Difference between revisions of "Episode481"

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== Jeff's Stories ==
== Jeff's Stories ==
== Michael's (Santa) Stories ==
== Michael's (Santa) Stories ==

Revision as of 21:59, 15 September 2016

Paul's Security Weekly - Episode 481

Recorded: September 15, 2016

Episode Audio

[] Coming Soon


  • Visit http://securityweekly.com/hotseat for the latest edition happening on Sept 13th 2PM EST, register today! We wile sit down with Yolonda Smith, Director of Product Management with Pwnie Express. We will dig into the shift in the number, types, and ownership of devices showing up on enterprise networks, and how you can protect your company from new threats from these devices. We will also get into some cool tech for monitoring and securing your enterprise from wireless, bluetooth, cellular and even good old wired device threats.
  • Make sure you visit http://securityweekly.com/subscribe and subscribe to our new shows including Enterprise Security Weekly and Startup Security Weekly. You can also subscribe to all shows individually, as well as a main feed which contains this show, Hack Naked TV and Enterprise Security Weekly.

Interview: Josh Abraham, Praetorian - 6:00PM-6:30PM

Tech Segment: - 6:30PM-7:30PM

Security News - 7:30PM-8:30PM

Paul's Stories

  1. Internet-Connected Vibrator Connects With Privacy Lawsuit - the company collects users' data without their consent in violation of the federal Wiretap Act and the Illinois Eavesdropping Statute, as well as the Illinois Consumer Fraud Act. Aha, but the issue is really here: The app transmits details such as date and time of each use, the intensity and mode chosen by the user, and the email address of registered users, according to the lawsuit.. The data is tied back to your email address. Collecting information is interesting, but when you tie it back to a person without consent, this is an issue. Again, it underscores the problem most people miss with IoT security, while yes there are security concerns of people hacking into your vibrator (which is silly, maybe cute, but not the end of the world attack) the larger concern is privacy and confidentiality. Collecting anonymous data to make your product better, provided you tell people what you are collecting and who you share it with, is typically okay. Knowing the email address, which could also be the username, just smells like breach, and considering there is a live video and chat feature when paired to your smartphone, is just a disaster waiting to happen. OH, and WeVibe says there is no evidence of such a "breach".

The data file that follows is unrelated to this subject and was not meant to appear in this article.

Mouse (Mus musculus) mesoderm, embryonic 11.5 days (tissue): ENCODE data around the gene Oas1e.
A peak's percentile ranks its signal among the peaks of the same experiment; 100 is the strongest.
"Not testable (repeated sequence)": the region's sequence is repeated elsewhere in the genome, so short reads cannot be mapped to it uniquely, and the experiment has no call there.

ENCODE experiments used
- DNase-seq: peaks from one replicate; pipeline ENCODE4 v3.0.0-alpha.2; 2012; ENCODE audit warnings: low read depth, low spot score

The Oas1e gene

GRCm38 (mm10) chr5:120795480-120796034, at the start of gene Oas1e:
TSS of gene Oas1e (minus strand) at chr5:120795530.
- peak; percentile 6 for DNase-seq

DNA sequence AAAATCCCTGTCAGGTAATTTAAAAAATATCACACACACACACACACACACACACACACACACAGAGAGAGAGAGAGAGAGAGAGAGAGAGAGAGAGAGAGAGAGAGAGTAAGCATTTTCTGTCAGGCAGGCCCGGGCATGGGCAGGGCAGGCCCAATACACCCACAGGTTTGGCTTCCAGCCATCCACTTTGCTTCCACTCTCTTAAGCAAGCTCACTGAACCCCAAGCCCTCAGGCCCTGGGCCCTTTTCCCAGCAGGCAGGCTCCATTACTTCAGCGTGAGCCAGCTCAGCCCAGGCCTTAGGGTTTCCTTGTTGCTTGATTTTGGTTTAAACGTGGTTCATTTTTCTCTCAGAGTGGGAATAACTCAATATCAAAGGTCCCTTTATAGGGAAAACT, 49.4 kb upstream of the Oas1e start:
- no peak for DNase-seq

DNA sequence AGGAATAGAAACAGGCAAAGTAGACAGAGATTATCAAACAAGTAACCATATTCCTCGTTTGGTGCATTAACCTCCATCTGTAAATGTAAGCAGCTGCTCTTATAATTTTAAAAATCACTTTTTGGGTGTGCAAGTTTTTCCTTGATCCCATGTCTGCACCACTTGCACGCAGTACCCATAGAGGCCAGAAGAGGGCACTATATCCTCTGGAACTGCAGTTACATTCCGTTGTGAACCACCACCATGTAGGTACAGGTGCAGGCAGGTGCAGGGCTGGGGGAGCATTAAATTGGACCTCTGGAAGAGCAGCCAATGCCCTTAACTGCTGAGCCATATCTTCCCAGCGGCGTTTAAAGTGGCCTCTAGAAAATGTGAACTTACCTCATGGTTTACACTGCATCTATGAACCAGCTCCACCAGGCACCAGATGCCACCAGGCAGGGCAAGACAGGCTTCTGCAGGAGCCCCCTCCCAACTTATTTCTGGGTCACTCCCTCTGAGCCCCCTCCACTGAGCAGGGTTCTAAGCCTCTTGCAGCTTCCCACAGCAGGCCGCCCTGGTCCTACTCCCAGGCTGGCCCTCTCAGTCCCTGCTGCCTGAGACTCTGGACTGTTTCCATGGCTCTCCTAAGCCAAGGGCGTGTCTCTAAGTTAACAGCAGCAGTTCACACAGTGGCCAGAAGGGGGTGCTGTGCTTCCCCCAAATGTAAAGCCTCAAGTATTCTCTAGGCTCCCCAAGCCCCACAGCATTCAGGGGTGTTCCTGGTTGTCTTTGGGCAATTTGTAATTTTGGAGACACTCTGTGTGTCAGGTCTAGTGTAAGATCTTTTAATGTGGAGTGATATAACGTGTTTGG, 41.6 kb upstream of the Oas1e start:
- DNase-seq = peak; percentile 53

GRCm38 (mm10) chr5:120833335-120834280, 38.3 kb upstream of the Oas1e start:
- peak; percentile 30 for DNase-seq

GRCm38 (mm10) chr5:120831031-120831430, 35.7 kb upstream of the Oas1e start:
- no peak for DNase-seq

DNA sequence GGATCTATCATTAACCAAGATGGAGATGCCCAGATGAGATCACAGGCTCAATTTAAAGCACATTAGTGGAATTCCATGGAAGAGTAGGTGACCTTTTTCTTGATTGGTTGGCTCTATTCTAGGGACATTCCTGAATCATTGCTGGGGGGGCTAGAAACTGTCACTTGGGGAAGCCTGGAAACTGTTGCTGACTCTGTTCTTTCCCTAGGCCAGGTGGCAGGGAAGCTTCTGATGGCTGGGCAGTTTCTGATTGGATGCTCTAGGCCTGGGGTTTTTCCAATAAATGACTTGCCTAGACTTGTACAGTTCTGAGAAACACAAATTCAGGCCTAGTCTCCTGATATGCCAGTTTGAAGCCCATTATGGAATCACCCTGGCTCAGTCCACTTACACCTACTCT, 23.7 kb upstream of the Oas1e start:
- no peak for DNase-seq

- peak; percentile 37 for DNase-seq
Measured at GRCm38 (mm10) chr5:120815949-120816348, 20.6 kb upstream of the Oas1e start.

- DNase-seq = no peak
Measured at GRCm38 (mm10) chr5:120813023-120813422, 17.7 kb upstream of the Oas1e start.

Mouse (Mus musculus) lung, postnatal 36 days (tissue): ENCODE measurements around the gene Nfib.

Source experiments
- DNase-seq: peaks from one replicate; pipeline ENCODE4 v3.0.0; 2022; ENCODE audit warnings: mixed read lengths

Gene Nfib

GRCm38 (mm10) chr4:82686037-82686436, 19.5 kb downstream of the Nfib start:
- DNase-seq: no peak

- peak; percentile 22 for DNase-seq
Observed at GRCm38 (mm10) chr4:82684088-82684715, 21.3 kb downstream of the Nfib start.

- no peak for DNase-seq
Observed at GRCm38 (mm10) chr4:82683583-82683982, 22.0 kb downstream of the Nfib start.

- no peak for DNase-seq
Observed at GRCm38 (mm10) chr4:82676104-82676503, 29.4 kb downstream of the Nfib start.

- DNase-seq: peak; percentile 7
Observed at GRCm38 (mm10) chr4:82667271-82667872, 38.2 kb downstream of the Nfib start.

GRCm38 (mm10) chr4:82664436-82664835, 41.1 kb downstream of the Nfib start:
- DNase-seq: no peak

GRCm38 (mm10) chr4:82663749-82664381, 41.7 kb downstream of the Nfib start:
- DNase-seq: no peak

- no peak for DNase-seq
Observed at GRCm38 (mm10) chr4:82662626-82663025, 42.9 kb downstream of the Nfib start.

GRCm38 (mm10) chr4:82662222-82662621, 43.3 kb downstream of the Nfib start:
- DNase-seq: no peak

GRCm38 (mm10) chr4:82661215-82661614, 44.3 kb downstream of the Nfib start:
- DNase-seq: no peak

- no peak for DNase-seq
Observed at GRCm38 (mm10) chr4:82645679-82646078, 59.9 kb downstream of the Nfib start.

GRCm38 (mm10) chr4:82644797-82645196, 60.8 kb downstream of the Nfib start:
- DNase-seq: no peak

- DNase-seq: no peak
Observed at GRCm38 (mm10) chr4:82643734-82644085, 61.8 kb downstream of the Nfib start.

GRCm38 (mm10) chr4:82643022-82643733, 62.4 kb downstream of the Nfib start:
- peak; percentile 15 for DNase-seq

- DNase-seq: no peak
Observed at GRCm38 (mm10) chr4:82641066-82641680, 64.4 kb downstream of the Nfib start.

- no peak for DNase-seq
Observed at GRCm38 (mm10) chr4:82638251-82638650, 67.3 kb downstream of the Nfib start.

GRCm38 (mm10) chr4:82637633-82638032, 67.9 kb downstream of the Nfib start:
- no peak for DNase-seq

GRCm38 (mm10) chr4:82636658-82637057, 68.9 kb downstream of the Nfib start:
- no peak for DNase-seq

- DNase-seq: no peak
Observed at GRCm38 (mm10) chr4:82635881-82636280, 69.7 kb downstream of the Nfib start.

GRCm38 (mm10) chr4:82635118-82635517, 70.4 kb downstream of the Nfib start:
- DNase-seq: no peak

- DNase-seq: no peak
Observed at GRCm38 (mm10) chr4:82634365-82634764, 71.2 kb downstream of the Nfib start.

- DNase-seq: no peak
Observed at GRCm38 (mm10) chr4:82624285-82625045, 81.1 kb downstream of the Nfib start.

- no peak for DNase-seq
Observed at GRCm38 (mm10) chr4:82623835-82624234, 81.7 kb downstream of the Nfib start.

2. Toymakers Are In Trouble For Illicit Data Collection - same deal, and check this out: Sadly, there are currently no plans for a combination of the We-Vibe and Nerf projectile for the Thai market, although such a device would save a fortune on ping-pong balls.
  3. Volkswagen Launches New Cybersecurity Firm To Tackle Car Security - Led by Yuval Diskin, Tsafrir Kats and Dr Tamir Bechor, the new company will "develop advanced cyber security solutions for next-generation connected cars and mobile services," Companies that are embarassed bya breach, create security companies. LOL.
  4. AdBlock Plus launches its ad-selling platform - The Acceptable Ads Platform, as it is known, also lets publishers and bloggers select pre-whitelisted ads to use on their sites. Uhm, the whole point of an ad blocker is to not see ads. This defeats the purpose.
  5. Recovering an iPhone 5c Passcode - Or: The FBI needs computer-security expertise, not backdoors. As we all expected, yea, its possible to recover. So either the FBI doesn't have the talent, or this was a PR/political move. You pick.
  6. "Critical Fixes Issued for Windows - Lets just give up on endpoint patching and use endpoint protection. Lets see how that goes over
  7. Tribunal rules computer hacking by GCHQ is not illegal - BBC News - So, gov't continue to be able to hack into anything, and there are no regulations.
  8. Obama signs two executive orders on cybersecurity -
  9. KoreBlog - This. is. awesome. Backdoors within backdoors and a complete technical write-up. It begs the question, can we come up with a standard for securiing IoT, or do we need multiple standards for each industry? Cable modems seems like we can solve the problem, but how many standards do we need? Also, I don't agree with Patrick from RB, I believe IoT security is a big deal, but we are just explaining it wrong.
  10. "35 - This was a terrible article from the reg on the issue of cable modems. I will save you the time, and tell you not to read it unless you are just reading it for entertainment value.

Larry's Stories

Jeff's Stories



Michael's (Santa) Stories

Carlos's Stories

Jack's Stories